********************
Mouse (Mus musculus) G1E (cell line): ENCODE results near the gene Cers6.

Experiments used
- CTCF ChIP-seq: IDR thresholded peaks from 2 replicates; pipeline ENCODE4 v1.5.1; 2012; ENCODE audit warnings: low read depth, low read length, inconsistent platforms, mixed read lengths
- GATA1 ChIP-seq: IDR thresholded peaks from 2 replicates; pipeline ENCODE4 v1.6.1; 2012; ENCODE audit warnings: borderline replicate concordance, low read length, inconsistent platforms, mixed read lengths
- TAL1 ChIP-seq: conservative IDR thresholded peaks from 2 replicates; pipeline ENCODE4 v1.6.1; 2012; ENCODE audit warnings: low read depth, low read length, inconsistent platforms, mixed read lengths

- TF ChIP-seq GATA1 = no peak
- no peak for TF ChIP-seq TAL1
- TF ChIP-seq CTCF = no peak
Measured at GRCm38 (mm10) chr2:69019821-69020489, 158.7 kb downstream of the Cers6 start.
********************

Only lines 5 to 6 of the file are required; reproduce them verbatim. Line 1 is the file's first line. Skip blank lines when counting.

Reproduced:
- TAL1 ChIP-seq: conservative IDR thresholded peaks from 2 replicates; pipeline ENCODE4 v1.6.1; 2012; ENCODE audit warnings: low read depth, low read length, inconsistent platforms, mixed read lengths

- TF ChIP-seq GATA1 = no peak